In three seasons, Sex Education has taught a masterclass in truly representative teen television. And, unlike many of its peers, the show has done right by its queer and dark-skinned Black characters. The bar is on the floor, but Sex Education has set a new standard.
If you are, like me, obsessed with shows about people way younger than you, and still get wrapped up in teen dramas at your big age, Sex Education is going to be extremely your shit. The series is set in the fictional town of Moordale and revolves around a teen named Otis (Asa Butterfield) who starts a makeshift sex therapy practice, taking after his mum Jean (Gillian Anderson), a real sex therapist. Those two characters are the show’s backbone and hold up its premise, but it’s the cast around them that have turned Sex Education from an intriguing idea into one of the freshest, funniest, and truly inclusive series on television. It’s a teen show that refuses to talk down to its audience (actually teenagers, presumably), and feels like it’s written by people who have a deep understanding of what it’s like to navigate the horny halls of a high school (even if they aren’t actual teenagers, presumably — the show’s creator is 30-something Laurie Nunn).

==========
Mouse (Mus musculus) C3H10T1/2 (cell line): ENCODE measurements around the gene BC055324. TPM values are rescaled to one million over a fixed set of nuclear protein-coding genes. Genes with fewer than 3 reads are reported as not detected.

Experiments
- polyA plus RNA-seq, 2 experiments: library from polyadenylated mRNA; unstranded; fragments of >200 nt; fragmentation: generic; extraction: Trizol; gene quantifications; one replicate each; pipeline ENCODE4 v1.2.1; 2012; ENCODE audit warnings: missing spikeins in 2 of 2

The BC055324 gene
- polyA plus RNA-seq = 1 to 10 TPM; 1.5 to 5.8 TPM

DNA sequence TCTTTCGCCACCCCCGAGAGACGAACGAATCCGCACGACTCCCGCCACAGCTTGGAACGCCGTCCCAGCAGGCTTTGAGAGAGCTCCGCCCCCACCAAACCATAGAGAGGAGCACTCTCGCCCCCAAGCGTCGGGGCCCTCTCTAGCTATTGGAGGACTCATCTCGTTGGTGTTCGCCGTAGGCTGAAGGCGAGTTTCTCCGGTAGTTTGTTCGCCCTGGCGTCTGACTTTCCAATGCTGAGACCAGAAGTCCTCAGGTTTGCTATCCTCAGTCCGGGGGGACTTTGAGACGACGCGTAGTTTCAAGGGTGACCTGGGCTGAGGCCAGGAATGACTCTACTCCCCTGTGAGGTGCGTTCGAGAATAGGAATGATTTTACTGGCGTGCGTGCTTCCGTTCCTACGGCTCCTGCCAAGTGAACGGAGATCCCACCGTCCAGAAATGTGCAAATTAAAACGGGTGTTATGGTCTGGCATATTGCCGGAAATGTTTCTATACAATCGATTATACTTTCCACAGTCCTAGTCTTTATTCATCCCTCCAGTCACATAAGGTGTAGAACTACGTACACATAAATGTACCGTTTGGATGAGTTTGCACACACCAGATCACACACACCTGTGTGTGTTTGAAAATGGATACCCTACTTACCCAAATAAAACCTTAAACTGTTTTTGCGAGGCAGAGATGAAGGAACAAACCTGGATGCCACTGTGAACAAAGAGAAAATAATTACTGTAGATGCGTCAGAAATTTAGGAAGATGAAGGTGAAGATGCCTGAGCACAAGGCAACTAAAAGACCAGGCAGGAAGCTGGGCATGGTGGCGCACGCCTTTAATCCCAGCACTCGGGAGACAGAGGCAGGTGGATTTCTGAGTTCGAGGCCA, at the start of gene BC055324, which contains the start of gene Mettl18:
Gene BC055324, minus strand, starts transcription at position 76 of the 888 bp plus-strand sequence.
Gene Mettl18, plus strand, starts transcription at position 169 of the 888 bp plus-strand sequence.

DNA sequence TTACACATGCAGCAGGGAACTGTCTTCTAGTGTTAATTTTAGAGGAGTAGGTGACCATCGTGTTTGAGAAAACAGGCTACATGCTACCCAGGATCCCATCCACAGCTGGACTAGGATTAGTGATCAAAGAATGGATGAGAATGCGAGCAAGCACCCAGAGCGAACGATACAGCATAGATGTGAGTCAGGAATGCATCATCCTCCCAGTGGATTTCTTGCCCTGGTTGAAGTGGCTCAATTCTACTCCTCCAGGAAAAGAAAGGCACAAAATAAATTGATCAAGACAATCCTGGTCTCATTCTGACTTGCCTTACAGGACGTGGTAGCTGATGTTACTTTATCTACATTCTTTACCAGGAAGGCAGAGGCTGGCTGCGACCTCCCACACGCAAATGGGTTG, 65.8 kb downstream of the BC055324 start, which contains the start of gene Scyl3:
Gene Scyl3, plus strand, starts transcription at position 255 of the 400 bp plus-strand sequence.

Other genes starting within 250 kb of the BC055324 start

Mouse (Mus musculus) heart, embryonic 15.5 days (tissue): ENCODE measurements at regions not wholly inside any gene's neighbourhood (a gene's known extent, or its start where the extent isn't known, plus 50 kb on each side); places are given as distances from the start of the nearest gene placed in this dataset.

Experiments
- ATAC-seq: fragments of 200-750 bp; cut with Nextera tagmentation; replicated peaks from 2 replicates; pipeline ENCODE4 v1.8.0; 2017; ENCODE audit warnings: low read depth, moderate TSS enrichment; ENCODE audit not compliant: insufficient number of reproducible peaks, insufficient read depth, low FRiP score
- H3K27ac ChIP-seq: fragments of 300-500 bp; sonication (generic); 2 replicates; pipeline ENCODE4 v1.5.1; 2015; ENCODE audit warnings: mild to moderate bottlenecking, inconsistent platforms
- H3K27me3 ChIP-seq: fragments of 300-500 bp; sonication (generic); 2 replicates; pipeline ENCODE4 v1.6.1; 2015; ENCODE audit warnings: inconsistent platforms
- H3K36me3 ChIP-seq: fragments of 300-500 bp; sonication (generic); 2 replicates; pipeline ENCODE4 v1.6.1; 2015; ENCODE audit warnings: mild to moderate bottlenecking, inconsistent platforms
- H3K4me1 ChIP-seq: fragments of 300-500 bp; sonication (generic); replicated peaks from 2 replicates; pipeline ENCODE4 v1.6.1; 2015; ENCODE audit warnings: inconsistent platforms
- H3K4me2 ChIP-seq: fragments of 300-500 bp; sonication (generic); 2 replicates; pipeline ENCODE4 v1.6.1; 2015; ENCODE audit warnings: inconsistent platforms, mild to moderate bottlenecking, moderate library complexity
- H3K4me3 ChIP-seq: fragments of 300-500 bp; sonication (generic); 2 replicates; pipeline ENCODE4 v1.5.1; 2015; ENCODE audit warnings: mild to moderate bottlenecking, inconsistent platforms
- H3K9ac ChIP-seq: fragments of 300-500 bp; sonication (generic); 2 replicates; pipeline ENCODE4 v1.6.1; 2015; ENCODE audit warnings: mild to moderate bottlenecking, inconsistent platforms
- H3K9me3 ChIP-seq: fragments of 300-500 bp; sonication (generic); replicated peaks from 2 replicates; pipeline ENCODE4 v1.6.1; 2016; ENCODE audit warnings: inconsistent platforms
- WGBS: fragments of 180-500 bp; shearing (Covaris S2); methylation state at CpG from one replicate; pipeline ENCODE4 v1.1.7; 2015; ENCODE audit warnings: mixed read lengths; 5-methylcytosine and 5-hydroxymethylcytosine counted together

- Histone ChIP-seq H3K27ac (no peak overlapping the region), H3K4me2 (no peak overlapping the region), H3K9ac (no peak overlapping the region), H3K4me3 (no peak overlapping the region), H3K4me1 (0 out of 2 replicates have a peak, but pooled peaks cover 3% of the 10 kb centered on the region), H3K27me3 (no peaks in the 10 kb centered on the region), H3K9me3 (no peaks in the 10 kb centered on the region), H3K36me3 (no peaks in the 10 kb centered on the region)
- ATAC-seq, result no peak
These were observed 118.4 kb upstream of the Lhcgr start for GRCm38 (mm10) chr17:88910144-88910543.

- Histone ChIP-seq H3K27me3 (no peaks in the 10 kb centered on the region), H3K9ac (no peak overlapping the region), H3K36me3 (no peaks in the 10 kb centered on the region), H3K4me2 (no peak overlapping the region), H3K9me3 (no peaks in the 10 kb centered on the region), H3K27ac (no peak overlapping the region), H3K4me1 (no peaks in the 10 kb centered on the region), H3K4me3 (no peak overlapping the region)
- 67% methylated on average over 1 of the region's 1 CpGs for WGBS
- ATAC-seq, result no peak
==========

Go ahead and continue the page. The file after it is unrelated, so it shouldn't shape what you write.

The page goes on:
Sex Education is legitimately educational (let’s talk about vulvas, baby) but it’s never preachy. From tackling everything from sexual assault, to coming out, to academic pressures, to what it’s like to be a nonbinary teenager, Sex Education is fearless, imaginative and authentic. And its secret ingredient, like most shows, is its Black cast. Ncuti Gatwa plays Eric, Otis’s best friend and a gay Black boy who exudes confidence and joy. This season, he’s figuring out his new relationship with his former bully turned boyfriend, Adam (Connor Swindells), and is continuing to steal every damn scene he’s in. Gatwa is a STAR. Kedar Williams-Stirling returns in an understated but strong performance as sweet jock Jackson and Chinenye Ezeudu is back as overachieving Viv, a character I wish I had been friends with in high school. But it’s Dua Saleh who plays Cal, a new face in Season 3 and Moordale Secondary School’s outspoken nonbinary student, who gives the standout performance of the season. They ooze charisma and cool, but also convey the frustrations that come with existing in a world that upholds gender binaries.
If you are sick of the American Netflix teen series that love colourism as much as they love explaining how social media works (ahem, Gossip Girl), Sex Education is a refreshing antidote. Dark-skinned characters (especially dark Black girls or nonbinary kids, who are often sidelined on teen TV) not only exist, they get to have hopes, dreams and full interior lives. When we talk about representation on TV (which has turned into a shallow discussion lacking nuance), this is what we should be talking about. We should be lauding shows like Sex Education that don’t just sprinkle in characters of colour, disabled characters, queer characters, or all of the above, for clout, but that actually delve deep into their stories.
Sex Education doesn't just sprinkle in characters of colour, disabled characters, queer characters, or all of the above, for clout, but actually delves deep into their stories.